Library director turned to MHS grads for research
She’s done it again.
Mustang Library Director Desiree Webber has written a new play and it will be presented in a mystery dinner theater next month by Mustang High School drama students.
The event is set for 6:30 p.m. Friday, Nov. 4 at Town Center, 1201 N. Mustang Road.
Webber previously penned Sand Trap and with the help of high school drama teacher Emily Farnham, the play was performed last year to a sold out crowd for a fundraiser hosted by the Friends of the Mustang Library.
The “Friends” non-profit organization is once again hosting the dinner theatre event which will feature the same buffet menu as before prepared by Catering by Regina, Webber said. This includes imperial chicken, pork diane, green beans, sinful potatoes, rice pilaf, tossed green salad, broccoli, cauliflower and tomatoes, Ramen slaw, carrot cake, turtle cake and peach cobbler.
“The murder mystery dinner is really going to be a great event,” Friends President Brett Jones said. “Desiree’s plays are so clever, and I know the audience will be very entertained. We take 100-percent of the proceeds from this event and invest it back into the library either through new equipment or programs. We want this library to continue to be a treasure in this community.”
Dinner theater tickets are $30 each and must be purchased by Tuesday, Nov. 1. They can be bought in person at the Mustang Library or by calling 376-2226. There is a $3 processing fee.
Jones, event chair, said Webber’s new play is set in 1996 at a small Oklahoma high school.
“Basketball is king and so is Elvis,” Jones said. “The high school principal is an unpleasant person who rides rough shod over everybody — the teachers, the school librarian and even the students. Finally, someone has had enough of Principal Shoddy and takes matters into hand.”
Jones said the audience members will have a chance to see if they can discover who the murderer is during this fun romp through high school.
Attendees are encouraged to take a step back in time by coming dressed in their favorite 1960s shirts, dresses and white Go-Go boots.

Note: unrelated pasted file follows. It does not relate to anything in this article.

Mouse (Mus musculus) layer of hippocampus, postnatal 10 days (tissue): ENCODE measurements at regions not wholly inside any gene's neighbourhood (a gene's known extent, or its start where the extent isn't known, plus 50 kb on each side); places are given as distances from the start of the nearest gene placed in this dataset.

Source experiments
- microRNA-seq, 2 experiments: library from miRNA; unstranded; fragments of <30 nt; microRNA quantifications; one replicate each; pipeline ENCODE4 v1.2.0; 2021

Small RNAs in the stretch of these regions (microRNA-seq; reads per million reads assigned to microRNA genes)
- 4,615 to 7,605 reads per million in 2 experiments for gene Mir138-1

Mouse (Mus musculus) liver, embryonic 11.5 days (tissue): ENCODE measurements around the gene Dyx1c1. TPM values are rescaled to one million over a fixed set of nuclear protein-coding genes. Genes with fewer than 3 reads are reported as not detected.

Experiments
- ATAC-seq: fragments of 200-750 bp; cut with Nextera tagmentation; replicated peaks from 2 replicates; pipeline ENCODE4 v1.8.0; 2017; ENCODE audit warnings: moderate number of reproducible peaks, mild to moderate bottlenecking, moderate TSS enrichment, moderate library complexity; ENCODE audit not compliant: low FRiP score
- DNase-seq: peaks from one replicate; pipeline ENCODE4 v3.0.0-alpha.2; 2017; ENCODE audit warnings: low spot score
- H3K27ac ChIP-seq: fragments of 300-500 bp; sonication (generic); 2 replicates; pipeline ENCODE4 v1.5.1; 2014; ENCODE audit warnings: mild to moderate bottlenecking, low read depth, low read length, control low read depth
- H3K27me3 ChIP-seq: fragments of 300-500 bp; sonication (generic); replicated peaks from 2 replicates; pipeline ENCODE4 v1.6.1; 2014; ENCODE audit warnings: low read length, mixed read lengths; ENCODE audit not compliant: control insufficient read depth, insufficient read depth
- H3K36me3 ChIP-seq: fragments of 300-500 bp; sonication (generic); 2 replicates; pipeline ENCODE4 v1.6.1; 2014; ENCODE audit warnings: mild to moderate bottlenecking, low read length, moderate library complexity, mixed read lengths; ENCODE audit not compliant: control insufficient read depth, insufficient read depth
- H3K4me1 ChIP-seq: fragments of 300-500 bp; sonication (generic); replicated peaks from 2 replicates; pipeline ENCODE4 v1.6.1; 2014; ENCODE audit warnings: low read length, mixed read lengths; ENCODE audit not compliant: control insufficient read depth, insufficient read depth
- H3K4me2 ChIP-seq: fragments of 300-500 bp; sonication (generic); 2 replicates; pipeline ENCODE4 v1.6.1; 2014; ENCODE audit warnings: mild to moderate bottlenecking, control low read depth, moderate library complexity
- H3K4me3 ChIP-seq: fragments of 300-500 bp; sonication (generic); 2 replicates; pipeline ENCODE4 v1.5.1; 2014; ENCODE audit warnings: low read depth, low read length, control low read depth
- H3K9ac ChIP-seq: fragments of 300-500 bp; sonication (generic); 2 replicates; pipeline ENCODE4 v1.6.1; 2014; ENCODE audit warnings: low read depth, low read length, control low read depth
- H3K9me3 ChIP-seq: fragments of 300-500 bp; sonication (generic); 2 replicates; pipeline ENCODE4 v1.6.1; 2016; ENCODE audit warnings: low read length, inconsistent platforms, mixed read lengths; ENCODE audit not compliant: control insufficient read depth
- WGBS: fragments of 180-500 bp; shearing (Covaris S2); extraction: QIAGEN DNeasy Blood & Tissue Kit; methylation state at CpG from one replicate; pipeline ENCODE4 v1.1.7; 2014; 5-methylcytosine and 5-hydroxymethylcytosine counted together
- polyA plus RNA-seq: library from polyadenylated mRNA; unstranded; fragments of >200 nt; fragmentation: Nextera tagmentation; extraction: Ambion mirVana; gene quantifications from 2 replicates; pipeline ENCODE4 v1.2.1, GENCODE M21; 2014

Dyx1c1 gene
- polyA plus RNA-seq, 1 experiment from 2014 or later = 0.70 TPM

Webber said Farnham approached her to write a mystery dinner for her students to perform. From there, Webber got to work, setting her sights on a 1960s theme and then interviewing graduates that still live in Mustang like Carole Ann Hanna, Shirley Williford and Teela Lewellen, and James Elliott, who resides in Edmond now.
Webber also looked at Mustang HS yearbooks from the 1960s and discovered the school’s first one was made in 1966.
“I did this more to get a flavor of what people were interested in at the time,” Webber said. “It was kind of fun to research the times. To find out what music, movies and what kids did on the weekend.”
Once she understood the time period, Webber said she got to work on the plot, which had to include a “bad person.” “If they get murdered, you don’t care,” she said. “Then you need someone who did the murdering.”
Farnham’s advance drama students are performing the play and the set design is by James Grigsby. Webber said the made some changes to the fit the number of students she has but said, “it all worked out.”
The play will take place in the middle of the room, Webber said, and there will not be a stage so everyone can see. There will be a backdrop painted to look like bleachers and other props.
Webber expressed her gratitude to Farnham for helping her in the play-writing process. She said the two met one afternoon on the weekend to go over the play.
The HS drama program is currently working on their musical, which they perform every two years. “This is the year they do the musical so for her to do this too, I really tip my hat to her,” Webber said.
Also, the library director said another performance of Sand Trap also might be in the future since Webber said people have asked to see if again or for the very first time.